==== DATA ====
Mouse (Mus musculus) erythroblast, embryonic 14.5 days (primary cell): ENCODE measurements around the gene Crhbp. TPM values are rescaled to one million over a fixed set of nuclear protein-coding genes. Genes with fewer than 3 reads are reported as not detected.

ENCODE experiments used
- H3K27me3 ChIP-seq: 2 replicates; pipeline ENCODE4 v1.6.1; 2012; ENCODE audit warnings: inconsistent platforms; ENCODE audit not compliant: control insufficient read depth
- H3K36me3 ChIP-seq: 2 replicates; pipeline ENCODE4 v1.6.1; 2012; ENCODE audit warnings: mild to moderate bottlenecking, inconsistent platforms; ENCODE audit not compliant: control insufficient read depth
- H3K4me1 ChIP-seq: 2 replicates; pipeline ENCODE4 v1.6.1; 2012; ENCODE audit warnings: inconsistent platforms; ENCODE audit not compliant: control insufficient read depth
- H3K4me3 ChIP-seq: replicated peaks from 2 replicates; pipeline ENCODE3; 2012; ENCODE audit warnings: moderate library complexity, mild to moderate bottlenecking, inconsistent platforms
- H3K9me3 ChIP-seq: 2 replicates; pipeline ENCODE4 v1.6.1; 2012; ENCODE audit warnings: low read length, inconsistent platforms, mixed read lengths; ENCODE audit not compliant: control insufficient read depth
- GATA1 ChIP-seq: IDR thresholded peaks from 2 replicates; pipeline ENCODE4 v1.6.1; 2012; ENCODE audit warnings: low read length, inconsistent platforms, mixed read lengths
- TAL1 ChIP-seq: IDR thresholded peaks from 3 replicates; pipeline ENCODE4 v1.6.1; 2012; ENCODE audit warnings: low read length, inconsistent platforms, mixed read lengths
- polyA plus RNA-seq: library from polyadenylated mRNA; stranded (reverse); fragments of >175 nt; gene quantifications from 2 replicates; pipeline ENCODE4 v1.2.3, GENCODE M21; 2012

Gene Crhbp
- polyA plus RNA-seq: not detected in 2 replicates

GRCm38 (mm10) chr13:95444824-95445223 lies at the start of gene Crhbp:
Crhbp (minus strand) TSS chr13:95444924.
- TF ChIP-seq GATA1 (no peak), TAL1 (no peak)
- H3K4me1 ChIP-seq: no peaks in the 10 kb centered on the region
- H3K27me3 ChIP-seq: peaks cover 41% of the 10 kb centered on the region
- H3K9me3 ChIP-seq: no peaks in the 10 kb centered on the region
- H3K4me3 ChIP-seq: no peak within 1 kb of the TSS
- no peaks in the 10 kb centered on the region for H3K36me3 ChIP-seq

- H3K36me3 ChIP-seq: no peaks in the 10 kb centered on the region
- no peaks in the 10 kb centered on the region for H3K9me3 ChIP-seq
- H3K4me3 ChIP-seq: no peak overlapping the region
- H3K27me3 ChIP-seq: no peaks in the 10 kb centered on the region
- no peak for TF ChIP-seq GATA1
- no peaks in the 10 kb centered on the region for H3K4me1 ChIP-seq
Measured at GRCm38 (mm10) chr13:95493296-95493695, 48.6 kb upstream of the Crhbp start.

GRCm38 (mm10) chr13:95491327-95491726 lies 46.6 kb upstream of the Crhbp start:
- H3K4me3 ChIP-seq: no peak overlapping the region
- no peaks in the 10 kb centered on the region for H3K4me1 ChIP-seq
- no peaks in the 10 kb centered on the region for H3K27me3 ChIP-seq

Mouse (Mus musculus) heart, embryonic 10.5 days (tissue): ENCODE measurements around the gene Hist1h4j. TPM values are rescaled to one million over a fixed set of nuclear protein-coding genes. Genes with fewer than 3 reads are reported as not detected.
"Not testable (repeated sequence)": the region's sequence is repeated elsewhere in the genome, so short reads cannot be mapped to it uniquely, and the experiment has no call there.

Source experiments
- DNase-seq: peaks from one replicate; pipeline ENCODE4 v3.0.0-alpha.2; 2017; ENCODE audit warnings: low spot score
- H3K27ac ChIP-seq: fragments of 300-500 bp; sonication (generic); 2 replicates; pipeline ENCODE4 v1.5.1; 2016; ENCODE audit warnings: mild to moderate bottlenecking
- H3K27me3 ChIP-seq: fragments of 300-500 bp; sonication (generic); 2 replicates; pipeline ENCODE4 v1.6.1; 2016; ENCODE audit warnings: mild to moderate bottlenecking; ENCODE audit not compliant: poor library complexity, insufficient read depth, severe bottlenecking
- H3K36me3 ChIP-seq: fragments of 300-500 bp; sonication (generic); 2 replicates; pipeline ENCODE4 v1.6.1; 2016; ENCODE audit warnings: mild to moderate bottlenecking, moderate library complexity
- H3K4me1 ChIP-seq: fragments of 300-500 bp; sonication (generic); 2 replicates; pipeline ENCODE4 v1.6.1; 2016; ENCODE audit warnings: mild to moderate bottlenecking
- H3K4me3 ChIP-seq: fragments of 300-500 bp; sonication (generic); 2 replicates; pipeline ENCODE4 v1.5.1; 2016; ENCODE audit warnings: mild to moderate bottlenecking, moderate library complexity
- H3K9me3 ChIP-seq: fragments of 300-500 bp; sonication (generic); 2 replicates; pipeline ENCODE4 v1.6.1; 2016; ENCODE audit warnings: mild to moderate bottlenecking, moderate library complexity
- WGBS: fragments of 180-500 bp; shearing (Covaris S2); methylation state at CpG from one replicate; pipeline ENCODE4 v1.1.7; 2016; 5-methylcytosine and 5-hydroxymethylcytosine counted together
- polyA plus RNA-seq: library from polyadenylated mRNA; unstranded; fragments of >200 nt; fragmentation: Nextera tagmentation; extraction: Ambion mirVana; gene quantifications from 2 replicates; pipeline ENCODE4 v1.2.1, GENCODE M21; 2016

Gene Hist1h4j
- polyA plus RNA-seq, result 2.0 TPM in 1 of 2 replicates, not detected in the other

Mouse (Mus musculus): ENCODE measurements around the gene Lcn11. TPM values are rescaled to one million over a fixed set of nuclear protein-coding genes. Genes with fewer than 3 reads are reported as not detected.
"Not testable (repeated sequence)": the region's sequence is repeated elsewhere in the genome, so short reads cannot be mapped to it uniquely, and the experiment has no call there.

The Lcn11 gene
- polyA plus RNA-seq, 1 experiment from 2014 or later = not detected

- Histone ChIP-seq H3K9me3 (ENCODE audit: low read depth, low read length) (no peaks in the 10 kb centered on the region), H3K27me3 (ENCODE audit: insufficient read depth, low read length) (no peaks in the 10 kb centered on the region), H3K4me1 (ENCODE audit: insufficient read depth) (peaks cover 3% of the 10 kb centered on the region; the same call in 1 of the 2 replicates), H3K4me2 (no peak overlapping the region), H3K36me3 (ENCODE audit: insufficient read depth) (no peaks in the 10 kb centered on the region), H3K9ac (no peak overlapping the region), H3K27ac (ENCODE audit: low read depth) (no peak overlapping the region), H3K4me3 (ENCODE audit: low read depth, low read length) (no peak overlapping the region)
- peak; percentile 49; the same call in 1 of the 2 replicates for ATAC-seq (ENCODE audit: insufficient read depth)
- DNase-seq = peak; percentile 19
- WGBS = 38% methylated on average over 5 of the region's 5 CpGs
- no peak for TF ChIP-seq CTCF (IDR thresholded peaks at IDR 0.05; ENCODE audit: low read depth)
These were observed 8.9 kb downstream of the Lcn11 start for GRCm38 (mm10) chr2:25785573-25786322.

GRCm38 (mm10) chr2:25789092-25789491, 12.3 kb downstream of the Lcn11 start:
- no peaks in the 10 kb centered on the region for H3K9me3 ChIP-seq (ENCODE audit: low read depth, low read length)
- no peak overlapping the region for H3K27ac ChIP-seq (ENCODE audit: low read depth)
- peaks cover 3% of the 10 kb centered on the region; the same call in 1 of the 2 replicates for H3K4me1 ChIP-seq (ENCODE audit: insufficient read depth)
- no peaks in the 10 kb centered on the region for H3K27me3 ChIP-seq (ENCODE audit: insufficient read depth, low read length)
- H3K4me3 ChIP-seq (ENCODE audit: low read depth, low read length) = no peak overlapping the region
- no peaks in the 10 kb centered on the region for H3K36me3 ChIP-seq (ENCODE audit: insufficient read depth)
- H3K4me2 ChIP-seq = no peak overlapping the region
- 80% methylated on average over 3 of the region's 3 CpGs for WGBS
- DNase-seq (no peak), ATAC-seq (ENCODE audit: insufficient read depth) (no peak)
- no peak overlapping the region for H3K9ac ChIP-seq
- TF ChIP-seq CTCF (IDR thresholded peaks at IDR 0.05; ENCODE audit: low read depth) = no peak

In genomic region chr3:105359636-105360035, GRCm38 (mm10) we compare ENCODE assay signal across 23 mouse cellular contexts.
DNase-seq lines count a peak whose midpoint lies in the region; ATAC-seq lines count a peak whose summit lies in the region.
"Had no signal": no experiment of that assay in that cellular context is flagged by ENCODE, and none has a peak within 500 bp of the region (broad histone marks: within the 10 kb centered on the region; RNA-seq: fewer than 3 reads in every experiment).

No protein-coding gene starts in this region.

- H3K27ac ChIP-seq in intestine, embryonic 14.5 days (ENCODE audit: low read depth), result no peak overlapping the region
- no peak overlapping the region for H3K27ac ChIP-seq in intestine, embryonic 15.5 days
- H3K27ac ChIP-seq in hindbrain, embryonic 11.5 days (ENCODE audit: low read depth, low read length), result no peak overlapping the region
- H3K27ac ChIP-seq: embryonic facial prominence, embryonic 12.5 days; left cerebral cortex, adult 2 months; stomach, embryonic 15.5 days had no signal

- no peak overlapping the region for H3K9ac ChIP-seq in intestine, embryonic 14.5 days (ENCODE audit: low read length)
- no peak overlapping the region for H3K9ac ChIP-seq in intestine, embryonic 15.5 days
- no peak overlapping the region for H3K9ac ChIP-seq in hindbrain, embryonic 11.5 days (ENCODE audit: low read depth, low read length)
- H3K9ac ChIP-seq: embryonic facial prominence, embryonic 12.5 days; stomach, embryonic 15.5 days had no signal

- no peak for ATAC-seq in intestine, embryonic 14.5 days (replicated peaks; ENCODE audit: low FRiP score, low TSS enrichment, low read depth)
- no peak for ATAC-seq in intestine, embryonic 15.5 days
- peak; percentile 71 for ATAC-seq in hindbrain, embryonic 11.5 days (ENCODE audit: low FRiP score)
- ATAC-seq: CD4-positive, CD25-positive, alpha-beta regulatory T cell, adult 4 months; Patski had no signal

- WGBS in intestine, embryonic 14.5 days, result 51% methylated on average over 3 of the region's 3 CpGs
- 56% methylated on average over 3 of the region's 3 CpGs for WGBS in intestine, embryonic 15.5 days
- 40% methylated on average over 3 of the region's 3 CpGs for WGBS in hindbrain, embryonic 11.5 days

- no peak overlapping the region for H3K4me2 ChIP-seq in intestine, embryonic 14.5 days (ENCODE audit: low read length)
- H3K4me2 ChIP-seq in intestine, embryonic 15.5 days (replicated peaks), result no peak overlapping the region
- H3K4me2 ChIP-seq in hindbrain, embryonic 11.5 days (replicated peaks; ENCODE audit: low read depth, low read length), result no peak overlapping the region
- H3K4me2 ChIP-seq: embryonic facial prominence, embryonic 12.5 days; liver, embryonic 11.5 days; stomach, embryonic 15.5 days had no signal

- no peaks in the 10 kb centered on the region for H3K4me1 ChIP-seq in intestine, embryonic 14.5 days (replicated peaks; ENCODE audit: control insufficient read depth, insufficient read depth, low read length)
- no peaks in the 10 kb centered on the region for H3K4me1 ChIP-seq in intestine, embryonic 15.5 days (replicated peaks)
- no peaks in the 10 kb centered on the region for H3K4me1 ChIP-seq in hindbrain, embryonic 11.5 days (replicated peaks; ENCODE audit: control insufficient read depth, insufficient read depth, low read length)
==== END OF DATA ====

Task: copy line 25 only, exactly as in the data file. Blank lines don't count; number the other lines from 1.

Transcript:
- no peak for TF ChIP-seq GATA1